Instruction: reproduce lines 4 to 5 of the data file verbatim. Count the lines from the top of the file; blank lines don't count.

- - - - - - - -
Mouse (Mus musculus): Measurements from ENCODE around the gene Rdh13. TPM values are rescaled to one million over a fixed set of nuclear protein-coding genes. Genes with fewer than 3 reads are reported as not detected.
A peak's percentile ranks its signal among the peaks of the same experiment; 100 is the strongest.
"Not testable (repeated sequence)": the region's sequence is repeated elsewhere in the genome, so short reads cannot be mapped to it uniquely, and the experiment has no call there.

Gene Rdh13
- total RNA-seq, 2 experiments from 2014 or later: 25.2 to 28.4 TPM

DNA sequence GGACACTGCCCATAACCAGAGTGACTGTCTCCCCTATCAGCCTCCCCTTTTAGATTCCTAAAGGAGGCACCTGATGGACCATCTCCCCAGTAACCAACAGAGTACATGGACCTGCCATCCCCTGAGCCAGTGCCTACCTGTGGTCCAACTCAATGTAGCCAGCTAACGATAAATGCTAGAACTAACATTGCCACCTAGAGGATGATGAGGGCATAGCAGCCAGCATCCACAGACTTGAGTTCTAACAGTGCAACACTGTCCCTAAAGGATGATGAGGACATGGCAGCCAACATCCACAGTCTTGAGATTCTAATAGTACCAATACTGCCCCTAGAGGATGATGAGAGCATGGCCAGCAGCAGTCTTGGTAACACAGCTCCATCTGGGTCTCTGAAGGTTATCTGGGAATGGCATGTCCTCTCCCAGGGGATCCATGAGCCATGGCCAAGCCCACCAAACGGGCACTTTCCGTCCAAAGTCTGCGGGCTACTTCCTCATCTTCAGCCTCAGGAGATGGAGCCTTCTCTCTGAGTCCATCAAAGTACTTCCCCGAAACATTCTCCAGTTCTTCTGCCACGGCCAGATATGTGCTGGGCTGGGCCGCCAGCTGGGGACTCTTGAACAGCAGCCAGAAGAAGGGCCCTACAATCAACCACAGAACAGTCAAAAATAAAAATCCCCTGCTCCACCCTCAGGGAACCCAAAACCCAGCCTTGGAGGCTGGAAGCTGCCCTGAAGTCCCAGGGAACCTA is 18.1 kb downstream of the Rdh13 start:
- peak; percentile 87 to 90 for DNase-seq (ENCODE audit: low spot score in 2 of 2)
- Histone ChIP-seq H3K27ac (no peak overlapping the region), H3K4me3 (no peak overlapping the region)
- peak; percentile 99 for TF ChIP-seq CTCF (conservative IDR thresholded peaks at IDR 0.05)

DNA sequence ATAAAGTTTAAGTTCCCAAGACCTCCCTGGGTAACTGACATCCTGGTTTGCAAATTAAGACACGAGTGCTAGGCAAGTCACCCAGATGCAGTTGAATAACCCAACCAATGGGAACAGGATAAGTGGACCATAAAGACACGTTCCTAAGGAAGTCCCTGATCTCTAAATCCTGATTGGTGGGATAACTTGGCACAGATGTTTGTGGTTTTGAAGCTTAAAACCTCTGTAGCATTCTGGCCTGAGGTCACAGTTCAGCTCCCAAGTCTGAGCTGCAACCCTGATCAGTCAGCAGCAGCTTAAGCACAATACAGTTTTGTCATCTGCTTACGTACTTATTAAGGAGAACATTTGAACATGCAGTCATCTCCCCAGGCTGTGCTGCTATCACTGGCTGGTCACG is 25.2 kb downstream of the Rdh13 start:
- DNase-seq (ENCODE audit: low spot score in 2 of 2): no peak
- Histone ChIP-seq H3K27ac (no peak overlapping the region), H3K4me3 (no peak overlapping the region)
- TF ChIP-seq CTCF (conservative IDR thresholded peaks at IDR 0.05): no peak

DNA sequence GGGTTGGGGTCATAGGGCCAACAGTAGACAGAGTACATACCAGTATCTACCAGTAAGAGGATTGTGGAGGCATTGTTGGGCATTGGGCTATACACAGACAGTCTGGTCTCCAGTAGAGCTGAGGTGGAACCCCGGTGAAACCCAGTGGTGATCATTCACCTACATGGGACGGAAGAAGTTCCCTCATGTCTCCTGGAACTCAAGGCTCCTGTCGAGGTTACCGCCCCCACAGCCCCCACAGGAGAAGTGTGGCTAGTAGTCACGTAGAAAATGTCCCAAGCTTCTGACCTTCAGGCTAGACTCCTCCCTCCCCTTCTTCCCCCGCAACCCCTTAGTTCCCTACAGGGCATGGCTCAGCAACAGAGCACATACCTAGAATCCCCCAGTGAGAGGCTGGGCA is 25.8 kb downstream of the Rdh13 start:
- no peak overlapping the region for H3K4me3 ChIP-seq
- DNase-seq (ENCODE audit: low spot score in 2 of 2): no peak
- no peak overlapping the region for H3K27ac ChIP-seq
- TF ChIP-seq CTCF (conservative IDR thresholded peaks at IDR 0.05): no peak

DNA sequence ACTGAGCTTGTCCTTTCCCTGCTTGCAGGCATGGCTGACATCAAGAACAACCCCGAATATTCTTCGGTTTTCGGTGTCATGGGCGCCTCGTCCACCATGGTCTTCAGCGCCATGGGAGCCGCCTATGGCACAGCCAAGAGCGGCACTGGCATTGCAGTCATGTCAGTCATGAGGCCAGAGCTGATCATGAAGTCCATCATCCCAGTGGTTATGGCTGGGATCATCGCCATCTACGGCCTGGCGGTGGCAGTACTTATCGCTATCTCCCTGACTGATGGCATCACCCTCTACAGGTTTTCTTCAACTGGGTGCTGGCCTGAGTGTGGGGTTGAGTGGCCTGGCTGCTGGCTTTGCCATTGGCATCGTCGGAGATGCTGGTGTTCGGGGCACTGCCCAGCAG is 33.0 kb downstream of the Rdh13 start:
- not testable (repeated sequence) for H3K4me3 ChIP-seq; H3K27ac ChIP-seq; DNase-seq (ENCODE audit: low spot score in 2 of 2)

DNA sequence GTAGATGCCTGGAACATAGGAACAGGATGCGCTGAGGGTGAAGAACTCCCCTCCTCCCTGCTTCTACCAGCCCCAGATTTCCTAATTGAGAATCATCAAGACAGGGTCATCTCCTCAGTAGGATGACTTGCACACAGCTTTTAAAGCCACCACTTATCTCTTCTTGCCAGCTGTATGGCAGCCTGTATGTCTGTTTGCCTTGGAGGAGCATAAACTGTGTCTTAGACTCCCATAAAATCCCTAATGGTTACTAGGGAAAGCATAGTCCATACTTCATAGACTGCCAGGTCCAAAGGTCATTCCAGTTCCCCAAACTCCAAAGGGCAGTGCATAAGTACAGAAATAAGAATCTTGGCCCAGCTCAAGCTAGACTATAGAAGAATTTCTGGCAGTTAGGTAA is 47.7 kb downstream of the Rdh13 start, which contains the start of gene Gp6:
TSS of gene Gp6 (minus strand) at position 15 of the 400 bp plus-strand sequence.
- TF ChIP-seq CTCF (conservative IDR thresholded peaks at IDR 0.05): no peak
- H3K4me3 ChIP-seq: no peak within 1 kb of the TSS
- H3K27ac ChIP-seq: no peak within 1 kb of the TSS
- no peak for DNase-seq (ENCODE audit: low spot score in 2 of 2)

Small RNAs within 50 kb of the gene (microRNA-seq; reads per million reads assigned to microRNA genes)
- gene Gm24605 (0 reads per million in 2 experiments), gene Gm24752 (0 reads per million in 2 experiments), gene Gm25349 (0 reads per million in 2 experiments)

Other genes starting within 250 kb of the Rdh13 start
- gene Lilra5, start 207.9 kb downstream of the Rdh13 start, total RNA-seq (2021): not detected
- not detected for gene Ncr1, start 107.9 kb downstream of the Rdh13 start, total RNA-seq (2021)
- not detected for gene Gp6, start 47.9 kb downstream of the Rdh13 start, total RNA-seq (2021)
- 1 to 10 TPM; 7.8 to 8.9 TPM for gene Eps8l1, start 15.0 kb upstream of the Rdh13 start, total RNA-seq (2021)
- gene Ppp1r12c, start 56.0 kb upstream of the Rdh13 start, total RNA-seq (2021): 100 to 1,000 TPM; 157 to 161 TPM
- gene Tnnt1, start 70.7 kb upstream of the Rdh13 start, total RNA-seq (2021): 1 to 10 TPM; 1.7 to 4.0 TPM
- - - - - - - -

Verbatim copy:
Gene Rdh13
- total RNA-seq, 2 experiments from 2014 or later: 25.2 to 28.4 TPM